The best kind of detachment and indifference | Lifestyle.INQ

OCTOBER 27, 2022

Last week I gave a seminar to employees of one of the country’s most admired companies.


The activity focused on the importance of mission—the major task of discovering or re-discovering this mission and the choice to live it out.


My talk emphasized that there are many good things we can do, but there is only one right thing we need to do—our discerned mission.


After the session, one of the participants noted the timeliness of the inputs and processes to what he and some colleagues were going through.


He is grateful and could not ask for anything more, but added that there are times when he and his colleagues feel that something is lacking in their lives.


Search for meaning


This may be a classic case of midlife crisis—a period in which there is a more intense search for meaning and a reassessment of the journey one has taken in life. It is a crisis of choice—coming to terms with one’s mission, and committing to live out this mission.


Christ calls his 12 apostles to a mission in our Gospel this Sunday.


The virtue of being poor missionaries is often highlighted in the process. The apostles are to keep their material possessions to a minimum.


But there is a more important element that needs more attention. Christ says, “Whenever you enter a house, stay there until you leave. Whatever place does not welcome you or listen to you, leave and shake the dust off your feet in testimony against them.”


The first instruction is an exhortation to stay focused on the task at hand, while the second refers to the detachment one should have toward results or success.


Detachment from results or success—perhaps this is the greatest challenge and grace one needs to pray for in desiring and committing to live a life of mission.


St. Ignatius says that in following God’s will, living a life of mission and following Christ ever more nearly requires that one must not have any inordinate attachments. This is also considered the right kind of detachment—since there could be a detachment that is bordering on apathy, as well as an attachment that is ordinate, for example, love for God.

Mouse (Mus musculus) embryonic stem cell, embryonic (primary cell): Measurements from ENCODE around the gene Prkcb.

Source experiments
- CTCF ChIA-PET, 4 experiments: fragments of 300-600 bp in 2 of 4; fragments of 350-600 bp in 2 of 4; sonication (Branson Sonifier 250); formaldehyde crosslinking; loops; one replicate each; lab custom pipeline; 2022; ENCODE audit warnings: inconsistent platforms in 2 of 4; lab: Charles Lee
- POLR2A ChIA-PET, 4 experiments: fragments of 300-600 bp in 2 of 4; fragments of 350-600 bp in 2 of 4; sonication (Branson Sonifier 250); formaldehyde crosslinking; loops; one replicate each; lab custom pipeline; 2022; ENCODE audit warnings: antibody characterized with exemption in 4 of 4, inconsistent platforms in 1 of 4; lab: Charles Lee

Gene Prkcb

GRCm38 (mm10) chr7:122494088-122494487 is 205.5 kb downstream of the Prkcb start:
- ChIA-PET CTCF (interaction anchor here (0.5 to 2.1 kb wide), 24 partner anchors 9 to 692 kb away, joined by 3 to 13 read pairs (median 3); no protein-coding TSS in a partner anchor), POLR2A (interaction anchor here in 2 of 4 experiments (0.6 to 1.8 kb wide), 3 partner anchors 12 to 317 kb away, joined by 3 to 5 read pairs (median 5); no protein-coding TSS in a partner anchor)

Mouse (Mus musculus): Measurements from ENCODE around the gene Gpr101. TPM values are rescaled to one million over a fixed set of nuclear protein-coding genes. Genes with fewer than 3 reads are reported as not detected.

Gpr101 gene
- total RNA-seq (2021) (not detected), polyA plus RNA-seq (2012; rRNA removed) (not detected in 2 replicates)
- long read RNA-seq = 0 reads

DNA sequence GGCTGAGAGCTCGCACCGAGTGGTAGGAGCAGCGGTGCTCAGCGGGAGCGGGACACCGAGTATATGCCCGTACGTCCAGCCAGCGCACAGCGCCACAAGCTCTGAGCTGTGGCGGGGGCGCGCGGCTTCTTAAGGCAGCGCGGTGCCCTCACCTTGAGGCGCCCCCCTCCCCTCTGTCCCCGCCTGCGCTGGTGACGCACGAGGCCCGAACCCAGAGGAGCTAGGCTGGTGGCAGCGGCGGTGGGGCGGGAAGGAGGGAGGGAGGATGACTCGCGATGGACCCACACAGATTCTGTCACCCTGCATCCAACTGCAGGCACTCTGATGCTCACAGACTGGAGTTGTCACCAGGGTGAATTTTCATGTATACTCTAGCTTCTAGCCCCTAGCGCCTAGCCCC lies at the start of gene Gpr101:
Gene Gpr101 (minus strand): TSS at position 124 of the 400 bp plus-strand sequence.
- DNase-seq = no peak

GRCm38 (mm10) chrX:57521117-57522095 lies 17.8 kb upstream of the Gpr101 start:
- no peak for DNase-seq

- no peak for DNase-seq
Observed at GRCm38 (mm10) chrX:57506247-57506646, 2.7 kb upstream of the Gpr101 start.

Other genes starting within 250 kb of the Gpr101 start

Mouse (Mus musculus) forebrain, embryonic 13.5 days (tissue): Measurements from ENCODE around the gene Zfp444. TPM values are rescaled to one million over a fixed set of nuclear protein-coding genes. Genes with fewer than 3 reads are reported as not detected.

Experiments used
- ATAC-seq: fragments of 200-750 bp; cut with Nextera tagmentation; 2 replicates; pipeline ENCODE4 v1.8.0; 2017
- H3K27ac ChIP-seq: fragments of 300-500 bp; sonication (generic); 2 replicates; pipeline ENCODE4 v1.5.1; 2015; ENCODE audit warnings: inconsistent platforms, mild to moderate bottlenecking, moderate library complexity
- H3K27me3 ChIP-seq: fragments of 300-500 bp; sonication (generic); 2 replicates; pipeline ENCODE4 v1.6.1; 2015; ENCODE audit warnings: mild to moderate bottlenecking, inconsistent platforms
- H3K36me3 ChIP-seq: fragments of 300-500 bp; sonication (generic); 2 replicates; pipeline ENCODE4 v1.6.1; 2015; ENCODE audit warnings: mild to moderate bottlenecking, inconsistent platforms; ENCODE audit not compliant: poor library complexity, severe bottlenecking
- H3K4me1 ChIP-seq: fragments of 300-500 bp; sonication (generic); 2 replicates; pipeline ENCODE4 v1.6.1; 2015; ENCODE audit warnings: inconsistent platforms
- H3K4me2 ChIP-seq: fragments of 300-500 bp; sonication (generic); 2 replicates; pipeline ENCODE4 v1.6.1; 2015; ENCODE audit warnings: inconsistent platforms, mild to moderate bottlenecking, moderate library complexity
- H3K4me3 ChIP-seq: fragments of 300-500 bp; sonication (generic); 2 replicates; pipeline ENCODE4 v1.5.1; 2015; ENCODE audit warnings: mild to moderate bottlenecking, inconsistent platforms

I purposely used the term “apathy” and avoided “indifference” because there is what is called an Ignatian indifference.


This can be best described as being in a state or disposition of balance or equanimity, in which one can be tipped to where God’s will can be better served.


Need for change


One of the most inspiring examples of this is Ignatius himself. There is a description of the leadership of Ignatius of Loyola in the book “The First Jesuits,” given by one of his closest collaborators in the Society of Jesus, Fr. Polanco, SJ.


Polanco said that Ignatius had tremendous leadership gifts—one of which was his clarity of vision coupled with openness to change and ability to convince others of the need for change, rather than staying the course to achieve the vision.


This was the case in the entry of the Jesuits into education. Years after the founding of the Society, Ignatius changed course after discerning that God’s mission for the Society would best be served if the Jesuits took on the education of children of the nobility as future leaders of society, influencing their character and moral formation.


Thus, in so short a time, barely more than a decade later, the Jesuits opened 30 schools worldwide. It was quite a feat considering the means of transportation and communications then. This is detachment and indifference at its best.


The other example that comes to mind is Christ himself. In the Gospel of Mark, we see Christ’s detachment and indifference when, after curing Peter’s mother-in-law and many others, he slips out early the next morning to be in the solitude of prayer.


When the disciples find him, they ask why he disappeared since more people were looking for him. Then Christ proclaims: “To other towns I must go to proclaim the good news. It is for this that I came for.”


The crisis of choice, especially at midlife, is eloquently articulated by Robert Johnson in his book, “The Fisher King and the Handless Maiden,” in which he writes: “The meaning of life is not in the quest for one’s own power or enhancement but lies in the service of that which is greater than one’s self… the wounded part of ourselves can be left behind when it has served its function in the development of the mature person.”